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Whining noise from 40 ~ 70 MPH

Discussion in 'Stock 2002 - 2005 Explorers' started by outlier, June 14, 2011.

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  1. outlier

    outlier Member

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    Hello all,

    Took our 2002 Explorer XLT (80K miles) up to Firestone as there was an uncomfortable sort of grinding and roughness and what the wife describes as "running heavy." I had noticed this along with a whining sound that rises in pitch as one accelerates. As the thread title describes, it is most noticeable from approximately 40 to 70 MPH, but only when I am pressing the gas pedal. If I am traveling at these speeds and let off of the gas, the whining stops.

    I had not initially noticed this development in part as 1. I usually drive our Nissan Pathfinder and 2. When I drive the Explorer, I am usually taking it on short trips and am blasting Deep Purple, Motorhead, Yngwie Malmsteen, that sort of thing... ;) So I did not hear it at first... :D

    After I did notice, it became painfully obvious to me at least. I started driving the Explorer a lot more. The Pathfinder sat in the garage for a good while, upon which I did take it out at one point. The problem then became even more conspicuous as the Pathfinder was nearly dead silent and like riding on air in comparison.

    Shortly after I'd dropped the Explorer off, Firestone called me back, said that it was a common problem, that the wheel bearings had gone bad and that this was typical in Explorers with between 60K to 110K miles. I had noticed uneven tread wear on the front tires, and they pointed that out to me as evidence.

    I told them to go ahead and do the work. Got it back and the roughness and uncomfortable vibration is definitely gone.

    BUT, driving it, the whining is still there. It's getting loud enough that when listening to talk radio at a normal volume, the whining is starting to drown out the radio.

    So there's obviously another problem there, but with this economy, we just don't have the money to blindly toss around in hopes of solving the problem.

    I know that the vehicle is overdue for a transmission fluid service, but I'd be very disappointed if I spent more money I don't have right now on something that doesn't solve the whining noise problem. I'd definitely like to know if I can zero in on this whining noise first and then think about tackling some of the other scheduled servicing, etc.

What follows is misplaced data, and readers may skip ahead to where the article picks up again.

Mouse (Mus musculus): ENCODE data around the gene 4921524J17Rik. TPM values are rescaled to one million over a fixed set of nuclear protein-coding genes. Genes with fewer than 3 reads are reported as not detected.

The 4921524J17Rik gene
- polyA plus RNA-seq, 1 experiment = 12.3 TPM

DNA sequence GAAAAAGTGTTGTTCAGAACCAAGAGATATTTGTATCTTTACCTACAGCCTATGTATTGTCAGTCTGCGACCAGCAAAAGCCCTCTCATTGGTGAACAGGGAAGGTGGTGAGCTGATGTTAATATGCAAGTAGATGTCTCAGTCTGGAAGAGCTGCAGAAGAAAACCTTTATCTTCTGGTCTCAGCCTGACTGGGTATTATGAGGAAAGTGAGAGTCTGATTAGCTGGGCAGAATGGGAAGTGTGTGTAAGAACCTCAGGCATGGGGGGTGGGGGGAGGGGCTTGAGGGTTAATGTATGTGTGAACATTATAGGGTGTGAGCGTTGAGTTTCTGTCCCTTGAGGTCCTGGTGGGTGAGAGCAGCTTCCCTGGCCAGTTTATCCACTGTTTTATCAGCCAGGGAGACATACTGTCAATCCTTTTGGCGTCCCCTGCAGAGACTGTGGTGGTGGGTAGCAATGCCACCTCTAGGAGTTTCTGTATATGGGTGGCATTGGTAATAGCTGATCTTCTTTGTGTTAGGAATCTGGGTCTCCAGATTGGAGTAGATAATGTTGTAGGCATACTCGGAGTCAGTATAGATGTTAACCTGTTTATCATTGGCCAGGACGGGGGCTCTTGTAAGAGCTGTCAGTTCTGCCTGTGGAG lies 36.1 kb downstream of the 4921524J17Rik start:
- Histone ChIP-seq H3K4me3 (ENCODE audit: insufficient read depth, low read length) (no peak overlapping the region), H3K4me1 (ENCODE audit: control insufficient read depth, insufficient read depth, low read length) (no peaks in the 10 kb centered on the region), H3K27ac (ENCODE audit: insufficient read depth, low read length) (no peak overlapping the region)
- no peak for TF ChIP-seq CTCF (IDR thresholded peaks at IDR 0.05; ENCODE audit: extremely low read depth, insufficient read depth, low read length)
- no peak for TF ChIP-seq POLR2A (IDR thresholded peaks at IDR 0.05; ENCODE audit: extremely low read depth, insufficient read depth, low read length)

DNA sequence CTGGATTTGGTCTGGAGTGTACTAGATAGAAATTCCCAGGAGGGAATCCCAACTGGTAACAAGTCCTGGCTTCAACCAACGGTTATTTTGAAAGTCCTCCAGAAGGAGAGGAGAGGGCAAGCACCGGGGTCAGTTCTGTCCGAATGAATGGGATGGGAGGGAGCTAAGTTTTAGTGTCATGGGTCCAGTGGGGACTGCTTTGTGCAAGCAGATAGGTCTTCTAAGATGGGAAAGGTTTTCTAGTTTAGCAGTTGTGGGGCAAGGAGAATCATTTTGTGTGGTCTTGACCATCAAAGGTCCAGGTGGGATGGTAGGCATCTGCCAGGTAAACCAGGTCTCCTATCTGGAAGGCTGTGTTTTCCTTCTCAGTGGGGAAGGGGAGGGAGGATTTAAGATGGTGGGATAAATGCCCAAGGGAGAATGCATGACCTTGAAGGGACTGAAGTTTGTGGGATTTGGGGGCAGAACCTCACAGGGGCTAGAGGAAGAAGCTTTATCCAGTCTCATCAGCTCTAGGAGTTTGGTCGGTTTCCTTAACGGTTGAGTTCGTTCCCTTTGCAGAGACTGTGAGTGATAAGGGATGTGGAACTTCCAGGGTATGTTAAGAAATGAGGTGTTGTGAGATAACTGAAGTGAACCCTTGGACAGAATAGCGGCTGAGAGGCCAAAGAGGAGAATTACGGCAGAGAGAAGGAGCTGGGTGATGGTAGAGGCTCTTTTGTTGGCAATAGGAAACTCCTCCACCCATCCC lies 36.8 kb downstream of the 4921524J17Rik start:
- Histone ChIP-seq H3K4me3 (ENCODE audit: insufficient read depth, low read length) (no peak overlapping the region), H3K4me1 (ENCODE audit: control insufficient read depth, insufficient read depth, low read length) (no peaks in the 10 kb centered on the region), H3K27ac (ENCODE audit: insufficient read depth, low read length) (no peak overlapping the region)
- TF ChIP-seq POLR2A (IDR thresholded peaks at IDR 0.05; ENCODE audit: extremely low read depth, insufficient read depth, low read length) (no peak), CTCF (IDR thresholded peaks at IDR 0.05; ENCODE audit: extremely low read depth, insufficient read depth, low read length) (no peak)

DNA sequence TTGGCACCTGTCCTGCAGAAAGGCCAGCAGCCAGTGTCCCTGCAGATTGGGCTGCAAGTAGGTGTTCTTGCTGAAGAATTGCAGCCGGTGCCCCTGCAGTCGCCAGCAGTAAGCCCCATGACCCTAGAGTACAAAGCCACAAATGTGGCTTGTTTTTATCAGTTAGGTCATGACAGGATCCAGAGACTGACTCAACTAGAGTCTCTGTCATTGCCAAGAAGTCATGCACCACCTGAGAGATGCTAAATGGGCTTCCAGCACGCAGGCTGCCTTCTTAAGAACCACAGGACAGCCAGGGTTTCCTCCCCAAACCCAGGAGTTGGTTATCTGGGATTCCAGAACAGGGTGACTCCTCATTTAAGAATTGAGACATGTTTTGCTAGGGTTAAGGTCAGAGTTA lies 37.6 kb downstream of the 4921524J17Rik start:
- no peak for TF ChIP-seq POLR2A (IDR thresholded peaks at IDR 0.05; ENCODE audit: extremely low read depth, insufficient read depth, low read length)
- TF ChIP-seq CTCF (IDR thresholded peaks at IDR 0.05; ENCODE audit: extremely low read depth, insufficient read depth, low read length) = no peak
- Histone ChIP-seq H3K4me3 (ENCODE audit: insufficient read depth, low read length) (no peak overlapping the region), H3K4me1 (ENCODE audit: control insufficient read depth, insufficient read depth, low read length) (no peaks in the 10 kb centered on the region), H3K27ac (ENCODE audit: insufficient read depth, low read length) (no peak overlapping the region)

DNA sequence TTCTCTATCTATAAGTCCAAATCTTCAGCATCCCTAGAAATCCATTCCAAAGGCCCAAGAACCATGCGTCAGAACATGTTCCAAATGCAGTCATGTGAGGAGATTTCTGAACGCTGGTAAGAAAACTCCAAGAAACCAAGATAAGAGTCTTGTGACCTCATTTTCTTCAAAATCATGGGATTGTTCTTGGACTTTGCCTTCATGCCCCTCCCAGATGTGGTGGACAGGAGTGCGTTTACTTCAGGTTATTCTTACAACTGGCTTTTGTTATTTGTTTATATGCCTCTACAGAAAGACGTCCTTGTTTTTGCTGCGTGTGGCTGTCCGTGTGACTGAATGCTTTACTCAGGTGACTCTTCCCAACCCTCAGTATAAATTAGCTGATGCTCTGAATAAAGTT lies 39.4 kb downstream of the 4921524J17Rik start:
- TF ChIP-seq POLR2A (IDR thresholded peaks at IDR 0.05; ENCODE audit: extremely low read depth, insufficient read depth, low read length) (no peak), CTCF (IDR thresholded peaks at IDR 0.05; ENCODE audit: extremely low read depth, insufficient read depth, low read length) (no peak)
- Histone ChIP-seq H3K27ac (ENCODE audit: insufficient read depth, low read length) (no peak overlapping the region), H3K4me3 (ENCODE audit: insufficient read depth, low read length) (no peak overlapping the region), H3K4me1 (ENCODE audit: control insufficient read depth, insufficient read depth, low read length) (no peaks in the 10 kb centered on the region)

Any thoughts? Recommendations?


    Thanks in advance. :cool:
     
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  3. tower

    tower Active Member

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    The whining is the rear end. The only fix is to replace it or have it rebuilt, you can replace the fluid (always a good idea) and that may quiet it down some but will not fix it.
     
  4. outlier

    outlier Member

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    Would it be possible for you to elaborate on this info as to the specifics of what is occurring? Less than four years ago, we had the local stick-up dealership completely rebuild the differential/rear end as part of a warranty repair.

    As a side note, they messed up our brakes which had a very bad pulsing after returning the vehicle. The service mangler, sorry, manager quoted me that it would cost a little over $100.00 to fix the brakes they finally admitted after much discussion were not in that condition when they vehicle was received. Took it up there, $100.00 turned into a quote of $1100.00 (yes, correct number of zeroes) because their "best guy" all of a sudden found all kinds of new work their "best guy" couldn't find the last time he had it. I basically told 'em to ... y'know ... and took the truck they broke somewhere else.

    In any case, before I do anything, I need to be armed with the exact and precise info here. Thank you very much. :) :cool:
     
  5. Exproblems

    Exproblems Well-Known Member

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    [>>>>>>>>>>>
     
  6. tower

    tower Active Member